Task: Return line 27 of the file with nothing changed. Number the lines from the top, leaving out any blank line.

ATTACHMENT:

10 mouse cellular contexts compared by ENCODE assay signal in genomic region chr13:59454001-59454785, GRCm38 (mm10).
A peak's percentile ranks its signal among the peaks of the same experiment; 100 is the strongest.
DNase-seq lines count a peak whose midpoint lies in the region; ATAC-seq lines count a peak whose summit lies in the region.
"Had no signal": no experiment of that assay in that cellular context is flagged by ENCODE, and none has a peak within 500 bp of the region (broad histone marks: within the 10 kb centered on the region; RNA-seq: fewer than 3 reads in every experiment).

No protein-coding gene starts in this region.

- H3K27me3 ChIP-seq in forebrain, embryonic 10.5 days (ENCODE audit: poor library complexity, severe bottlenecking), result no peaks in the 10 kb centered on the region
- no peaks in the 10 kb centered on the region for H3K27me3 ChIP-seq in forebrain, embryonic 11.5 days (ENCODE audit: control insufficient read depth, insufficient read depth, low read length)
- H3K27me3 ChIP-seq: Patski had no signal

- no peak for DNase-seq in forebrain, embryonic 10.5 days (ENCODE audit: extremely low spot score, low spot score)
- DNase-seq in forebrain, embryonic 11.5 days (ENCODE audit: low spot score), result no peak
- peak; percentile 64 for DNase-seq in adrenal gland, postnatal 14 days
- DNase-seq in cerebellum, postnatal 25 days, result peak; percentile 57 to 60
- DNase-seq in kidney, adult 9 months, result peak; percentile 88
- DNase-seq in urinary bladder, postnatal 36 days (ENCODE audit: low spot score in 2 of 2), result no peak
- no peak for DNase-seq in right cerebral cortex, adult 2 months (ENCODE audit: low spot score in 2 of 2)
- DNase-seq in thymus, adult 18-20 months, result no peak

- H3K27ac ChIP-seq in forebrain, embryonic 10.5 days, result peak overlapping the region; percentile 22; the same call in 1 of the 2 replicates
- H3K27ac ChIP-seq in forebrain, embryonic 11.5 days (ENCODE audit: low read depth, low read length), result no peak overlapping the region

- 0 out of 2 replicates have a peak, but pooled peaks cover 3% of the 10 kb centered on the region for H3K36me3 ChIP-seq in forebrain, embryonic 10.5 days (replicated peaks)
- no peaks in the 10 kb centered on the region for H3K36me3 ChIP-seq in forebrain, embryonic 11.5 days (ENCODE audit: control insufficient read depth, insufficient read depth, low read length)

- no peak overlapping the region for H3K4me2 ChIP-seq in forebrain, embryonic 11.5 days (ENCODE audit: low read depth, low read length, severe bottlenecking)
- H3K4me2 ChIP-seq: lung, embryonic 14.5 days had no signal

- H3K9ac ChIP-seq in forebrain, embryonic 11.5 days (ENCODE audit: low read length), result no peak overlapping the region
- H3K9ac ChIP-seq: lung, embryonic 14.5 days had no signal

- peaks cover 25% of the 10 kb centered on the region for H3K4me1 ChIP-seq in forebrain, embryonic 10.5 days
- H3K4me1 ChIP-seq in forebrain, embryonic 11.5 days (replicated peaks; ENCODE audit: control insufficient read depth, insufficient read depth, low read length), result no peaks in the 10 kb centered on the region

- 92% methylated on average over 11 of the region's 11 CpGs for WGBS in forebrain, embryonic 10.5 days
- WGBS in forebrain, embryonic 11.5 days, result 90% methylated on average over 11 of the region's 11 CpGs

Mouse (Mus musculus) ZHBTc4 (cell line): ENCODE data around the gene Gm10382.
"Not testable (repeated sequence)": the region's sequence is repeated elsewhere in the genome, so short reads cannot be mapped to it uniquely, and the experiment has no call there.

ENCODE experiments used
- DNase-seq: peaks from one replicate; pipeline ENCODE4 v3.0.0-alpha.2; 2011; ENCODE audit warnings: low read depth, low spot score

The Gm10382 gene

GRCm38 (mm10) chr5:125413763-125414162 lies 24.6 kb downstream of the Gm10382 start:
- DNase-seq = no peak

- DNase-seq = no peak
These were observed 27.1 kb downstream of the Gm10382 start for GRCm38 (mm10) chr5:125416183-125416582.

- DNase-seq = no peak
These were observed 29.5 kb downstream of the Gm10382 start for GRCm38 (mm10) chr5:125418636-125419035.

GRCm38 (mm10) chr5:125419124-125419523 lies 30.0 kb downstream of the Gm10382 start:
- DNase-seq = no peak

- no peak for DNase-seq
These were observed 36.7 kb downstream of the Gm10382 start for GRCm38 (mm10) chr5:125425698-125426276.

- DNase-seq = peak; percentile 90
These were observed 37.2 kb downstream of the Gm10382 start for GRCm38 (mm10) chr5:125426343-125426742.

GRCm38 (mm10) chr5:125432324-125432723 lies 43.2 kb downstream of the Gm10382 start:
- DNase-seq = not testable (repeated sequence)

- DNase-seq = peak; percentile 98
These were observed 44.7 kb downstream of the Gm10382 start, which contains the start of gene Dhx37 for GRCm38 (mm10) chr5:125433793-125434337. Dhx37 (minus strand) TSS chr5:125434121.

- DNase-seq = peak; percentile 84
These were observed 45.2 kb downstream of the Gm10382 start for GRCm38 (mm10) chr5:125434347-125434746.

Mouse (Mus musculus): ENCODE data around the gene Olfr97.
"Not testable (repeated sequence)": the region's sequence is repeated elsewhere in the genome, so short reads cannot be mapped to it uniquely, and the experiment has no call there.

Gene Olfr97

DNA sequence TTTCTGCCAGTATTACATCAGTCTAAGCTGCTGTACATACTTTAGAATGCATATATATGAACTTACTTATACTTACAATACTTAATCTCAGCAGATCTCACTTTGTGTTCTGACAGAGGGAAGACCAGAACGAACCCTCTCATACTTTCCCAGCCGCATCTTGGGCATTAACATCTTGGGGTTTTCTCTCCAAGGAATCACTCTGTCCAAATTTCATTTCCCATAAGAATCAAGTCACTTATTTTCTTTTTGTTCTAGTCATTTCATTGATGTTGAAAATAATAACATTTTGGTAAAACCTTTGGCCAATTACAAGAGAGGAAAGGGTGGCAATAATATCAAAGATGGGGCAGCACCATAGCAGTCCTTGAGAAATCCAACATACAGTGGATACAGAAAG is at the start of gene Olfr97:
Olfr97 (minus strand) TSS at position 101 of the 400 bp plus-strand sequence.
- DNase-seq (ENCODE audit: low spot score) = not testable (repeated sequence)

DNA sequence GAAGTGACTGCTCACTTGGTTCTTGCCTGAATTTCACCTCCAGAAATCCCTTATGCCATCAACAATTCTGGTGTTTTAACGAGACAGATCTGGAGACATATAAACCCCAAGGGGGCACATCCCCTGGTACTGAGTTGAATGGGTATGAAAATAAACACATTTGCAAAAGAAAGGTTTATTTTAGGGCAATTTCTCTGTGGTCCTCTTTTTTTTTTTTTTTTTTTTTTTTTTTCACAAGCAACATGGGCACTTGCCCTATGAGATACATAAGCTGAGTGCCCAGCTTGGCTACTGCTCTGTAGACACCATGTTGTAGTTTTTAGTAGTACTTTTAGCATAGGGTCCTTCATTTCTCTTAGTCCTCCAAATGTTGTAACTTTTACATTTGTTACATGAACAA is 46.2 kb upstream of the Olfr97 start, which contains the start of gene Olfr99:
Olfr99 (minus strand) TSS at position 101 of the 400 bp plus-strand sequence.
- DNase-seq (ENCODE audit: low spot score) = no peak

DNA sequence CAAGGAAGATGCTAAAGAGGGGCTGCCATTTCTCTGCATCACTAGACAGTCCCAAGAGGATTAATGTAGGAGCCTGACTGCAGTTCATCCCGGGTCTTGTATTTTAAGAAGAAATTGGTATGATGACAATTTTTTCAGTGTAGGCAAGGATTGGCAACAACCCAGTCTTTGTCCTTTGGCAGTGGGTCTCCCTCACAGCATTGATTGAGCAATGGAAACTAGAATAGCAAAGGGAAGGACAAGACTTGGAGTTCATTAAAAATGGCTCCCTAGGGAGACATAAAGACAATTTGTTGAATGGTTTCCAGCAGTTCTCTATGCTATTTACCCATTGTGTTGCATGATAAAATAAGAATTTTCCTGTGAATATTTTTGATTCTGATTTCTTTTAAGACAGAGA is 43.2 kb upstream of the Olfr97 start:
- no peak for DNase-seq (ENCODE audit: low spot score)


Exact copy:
- 92% methylated on average over 11 of the region's 11 CpGs for WGBS in forebrain, embryonic 10.5 days